The number of American adults who smoke cigarettes has fallen sharply, from 42.4 percent in 1965 to 15.1 percent in 2015, according to the Centers for Disease Control and Prevention (CDC). Naturally, cigarette sales also declined over the same period.
But new research in the American Journal of Preventative Medicine shows that the fall in sales of traditional cigarettes slowed in 2015, while sales of e-cigarettes — which also pose health hazards — are skyrocketing.
Using retail data from 2011 to 2015, a team led by Kristy L. Marynak, a specialist on smoking at the CDC, tracked sales of traditional cigarettes and e-cigarettes in 48 states (excluding Alaska, Hawaii and Washington DC). The team found that:
- Sales of traditional cigarettes declined nationwide between 2014 and 2015 by 1.4 percent, but climbed in 15 states (some for the first time in a decade). For example, sales were up in Idaho by 15.1 percent, Oklahoma by 5.6 percent and South Dakota by 5.8 percent. In recent years, declines across the country measured between 2 and 4 percent.
- Nationwide sales of e-cigarettes — battery-powered devices that heat a liquid containing nicotine into a vapor for inhaling — jumped 14.4 percent in the same year, increasing the most in Michigan (27.2 percent); 17 other states also saw increases in e-cigarette sales.
- Previous research shows that sales of e-cigarettes climbed by 150 percent between 2012 and 2013.
- E-cigarettes are difficult to classify because many different products qualify, such as disposable units and cartridges that can be inserted into a rechargeable “vape pen” (this type of smoking is often known as “vaping.”) “Declines in e-cigarette sales growth may reflect purchases shifting to ‘vape shops’ or online, rather than lower overall sales,” the authors note.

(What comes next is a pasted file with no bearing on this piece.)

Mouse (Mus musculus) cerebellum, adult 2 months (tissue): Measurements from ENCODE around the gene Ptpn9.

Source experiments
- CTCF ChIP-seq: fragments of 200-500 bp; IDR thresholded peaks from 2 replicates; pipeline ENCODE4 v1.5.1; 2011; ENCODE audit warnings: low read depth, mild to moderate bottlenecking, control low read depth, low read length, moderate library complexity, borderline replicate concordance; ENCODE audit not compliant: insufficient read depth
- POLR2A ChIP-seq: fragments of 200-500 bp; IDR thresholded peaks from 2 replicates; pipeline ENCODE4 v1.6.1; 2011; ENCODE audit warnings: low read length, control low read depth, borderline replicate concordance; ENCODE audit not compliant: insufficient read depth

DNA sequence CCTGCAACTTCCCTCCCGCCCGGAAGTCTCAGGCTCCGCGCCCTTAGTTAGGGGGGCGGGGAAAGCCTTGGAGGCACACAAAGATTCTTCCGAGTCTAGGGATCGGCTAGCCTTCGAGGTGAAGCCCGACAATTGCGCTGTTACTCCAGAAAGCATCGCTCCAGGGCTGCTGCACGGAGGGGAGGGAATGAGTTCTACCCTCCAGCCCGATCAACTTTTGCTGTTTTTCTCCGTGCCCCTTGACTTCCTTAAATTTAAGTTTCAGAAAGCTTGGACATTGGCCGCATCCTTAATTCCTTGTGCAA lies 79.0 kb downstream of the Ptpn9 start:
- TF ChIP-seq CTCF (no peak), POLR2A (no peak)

- The health consequences of the shift to e-cigarettes are mixed. “A majority of adult e-cigarette users report current cigarette smoking,” the authors report. “For adult smokers to benefit from e-cigarettes, they must completely quit combusted tobacco.”
- The changes to cigarette-sales trends — such as the increases in traditional cigarette sales in some places — could be the result of “coincident macroeconomic changes, such as declines in gasoline prices and increases in disposable personal income.”
This 2016 study in the American Journal of Preventative Medicine looks at national and state data on electronic cigarette sales.
The Treasury Department publishes monthly statistics on cigarette manufacturing and tobacco imports. At the Treasury Department, the Bureau of Alcohol, Tobacco, Firearms and Explosives (ATF) regulates tobacco and collects related taxes.
The CDC has resource pages on the health effects of smoking and on e-cigarette trends.
We wrote about the health effects and policy implications of e-cigarettes here.